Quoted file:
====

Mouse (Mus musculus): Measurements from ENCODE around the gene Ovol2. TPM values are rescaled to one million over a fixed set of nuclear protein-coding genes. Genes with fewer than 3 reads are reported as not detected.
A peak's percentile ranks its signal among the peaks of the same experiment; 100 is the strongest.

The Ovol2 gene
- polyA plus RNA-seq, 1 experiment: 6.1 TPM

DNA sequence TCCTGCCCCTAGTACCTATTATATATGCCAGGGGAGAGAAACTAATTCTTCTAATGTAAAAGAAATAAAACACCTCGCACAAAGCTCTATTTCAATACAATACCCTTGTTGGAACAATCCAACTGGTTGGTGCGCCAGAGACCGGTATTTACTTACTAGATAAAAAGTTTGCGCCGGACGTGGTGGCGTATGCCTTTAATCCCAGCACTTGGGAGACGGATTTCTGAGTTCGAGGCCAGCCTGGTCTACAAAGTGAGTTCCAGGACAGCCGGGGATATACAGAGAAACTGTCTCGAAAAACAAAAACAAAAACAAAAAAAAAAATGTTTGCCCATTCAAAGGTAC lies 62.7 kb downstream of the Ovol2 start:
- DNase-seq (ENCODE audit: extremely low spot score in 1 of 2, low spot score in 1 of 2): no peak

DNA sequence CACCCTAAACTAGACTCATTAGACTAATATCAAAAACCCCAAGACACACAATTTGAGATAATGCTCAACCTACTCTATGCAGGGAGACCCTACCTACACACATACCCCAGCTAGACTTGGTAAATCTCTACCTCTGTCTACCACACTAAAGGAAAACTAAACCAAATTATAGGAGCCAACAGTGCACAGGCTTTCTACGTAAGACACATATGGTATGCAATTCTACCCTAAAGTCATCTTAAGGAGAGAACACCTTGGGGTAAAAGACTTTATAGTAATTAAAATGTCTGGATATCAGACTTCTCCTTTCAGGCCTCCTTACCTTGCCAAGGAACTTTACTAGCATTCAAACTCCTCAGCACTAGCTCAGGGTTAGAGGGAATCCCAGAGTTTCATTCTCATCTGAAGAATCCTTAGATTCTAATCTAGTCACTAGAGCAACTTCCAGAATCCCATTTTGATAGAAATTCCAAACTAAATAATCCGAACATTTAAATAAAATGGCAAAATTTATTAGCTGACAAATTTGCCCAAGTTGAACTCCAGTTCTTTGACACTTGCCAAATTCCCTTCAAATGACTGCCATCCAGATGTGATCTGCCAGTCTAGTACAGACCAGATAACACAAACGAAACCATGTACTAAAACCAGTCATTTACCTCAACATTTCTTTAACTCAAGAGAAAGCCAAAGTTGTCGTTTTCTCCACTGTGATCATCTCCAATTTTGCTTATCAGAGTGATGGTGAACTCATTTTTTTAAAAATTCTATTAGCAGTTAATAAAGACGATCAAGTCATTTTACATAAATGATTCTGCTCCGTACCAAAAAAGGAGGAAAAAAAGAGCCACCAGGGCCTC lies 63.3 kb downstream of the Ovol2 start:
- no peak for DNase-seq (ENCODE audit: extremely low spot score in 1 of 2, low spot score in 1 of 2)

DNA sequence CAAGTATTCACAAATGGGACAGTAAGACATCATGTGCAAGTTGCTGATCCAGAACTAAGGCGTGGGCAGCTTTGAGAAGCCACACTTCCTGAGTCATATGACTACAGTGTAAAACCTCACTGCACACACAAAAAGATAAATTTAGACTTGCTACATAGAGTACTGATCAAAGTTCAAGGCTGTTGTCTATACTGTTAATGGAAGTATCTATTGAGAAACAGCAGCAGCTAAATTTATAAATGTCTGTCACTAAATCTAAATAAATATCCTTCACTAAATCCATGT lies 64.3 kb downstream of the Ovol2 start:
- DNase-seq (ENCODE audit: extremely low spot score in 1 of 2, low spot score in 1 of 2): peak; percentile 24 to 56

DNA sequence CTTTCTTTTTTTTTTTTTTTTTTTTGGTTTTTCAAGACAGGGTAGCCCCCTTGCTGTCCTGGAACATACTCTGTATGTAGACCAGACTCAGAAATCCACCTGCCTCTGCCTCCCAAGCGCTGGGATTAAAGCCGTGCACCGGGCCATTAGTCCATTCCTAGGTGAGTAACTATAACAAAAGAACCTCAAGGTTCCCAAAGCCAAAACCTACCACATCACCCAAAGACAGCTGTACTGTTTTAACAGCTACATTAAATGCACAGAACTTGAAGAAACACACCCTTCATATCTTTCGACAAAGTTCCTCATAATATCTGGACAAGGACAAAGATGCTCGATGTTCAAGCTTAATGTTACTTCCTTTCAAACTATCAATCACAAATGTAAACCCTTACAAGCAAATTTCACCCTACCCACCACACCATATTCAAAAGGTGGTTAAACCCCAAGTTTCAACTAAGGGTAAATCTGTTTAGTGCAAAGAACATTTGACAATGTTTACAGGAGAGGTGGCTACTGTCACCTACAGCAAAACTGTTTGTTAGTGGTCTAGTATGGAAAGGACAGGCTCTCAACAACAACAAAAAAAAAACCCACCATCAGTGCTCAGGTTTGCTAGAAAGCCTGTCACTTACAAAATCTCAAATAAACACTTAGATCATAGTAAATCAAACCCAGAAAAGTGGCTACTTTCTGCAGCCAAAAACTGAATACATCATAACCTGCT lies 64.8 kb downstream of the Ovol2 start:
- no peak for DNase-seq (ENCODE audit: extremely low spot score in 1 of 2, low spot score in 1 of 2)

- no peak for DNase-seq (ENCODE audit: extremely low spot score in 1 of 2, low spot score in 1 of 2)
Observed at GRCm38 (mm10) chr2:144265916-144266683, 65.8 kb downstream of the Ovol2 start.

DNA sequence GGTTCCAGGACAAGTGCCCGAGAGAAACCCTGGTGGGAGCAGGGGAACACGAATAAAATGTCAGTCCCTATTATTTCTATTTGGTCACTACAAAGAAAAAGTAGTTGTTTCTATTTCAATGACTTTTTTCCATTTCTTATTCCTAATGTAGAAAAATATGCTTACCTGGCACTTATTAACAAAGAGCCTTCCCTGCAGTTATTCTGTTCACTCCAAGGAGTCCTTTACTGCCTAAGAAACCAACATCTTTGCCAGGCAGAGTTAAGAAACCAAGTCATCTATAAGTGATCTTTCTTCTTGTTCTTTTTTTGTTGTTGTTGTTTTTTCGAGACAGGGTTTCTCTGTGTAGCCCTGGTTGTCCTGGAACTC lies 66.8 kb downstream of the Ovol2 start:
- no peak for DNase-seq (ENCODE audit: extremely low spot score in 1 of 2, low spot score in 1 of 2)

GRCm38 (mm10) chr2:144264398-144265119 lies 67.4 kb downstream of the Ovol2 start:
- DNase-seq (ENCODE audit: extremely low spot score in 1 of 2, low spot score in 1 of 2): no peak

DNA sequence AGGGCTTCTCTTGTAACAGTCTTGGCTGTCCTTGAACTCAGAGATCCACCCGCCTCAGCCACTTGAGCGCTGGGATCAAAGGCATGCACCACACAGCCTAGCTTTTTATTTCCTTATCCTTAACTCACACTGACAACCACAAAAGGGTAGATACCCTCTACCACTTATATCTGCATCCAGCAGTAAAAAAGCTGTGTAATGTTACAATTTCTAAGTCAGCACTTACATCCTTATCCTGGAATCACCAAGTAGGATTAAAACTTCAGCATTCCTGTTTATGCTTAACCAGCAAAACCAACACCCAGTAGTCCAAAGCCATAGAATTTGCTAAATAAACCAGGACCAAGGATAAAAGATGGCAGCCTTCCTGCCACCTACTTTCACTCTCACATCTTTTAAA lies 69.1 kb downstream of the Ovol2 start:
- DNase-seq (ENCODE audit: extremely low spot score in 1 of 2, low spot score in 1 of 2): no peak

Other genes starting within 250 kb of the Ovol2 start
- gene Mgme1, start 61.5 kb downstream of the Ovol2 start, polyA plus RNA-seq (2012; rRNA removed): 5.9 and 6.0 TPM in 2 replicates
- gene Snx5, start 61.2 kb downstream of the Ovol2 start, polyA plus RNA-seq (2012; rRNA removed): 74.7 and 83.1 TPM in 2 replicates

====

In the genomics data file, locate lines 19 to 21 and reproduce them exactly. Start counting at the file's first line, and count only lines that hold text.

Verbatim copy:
DNA sequence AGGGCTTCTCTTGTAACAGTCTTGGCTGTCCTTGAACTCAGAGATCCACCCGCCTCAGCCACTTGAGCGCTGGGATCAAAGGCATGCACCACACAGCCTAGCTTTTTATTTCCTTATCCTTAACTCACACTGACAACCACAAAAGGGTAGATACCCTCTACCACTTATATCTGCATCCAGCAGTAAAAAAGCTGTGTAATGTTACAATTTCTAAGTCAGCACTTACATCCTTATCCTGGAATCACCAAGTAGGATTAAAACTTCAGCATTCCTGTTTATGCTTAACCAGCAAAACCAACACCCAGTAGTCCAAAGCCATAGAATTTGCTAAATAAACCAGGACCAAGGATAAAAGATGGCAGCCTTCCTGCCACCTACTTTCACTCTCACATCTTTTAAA lies 69.1 kb downstream of the Ovol2 start:
- DNase-seq (ENCODE audit: extremely low spot score in 1 of 2, low spot score in 1 of 2): no peak

Other genes starting within 250 kb of the Ovol2 start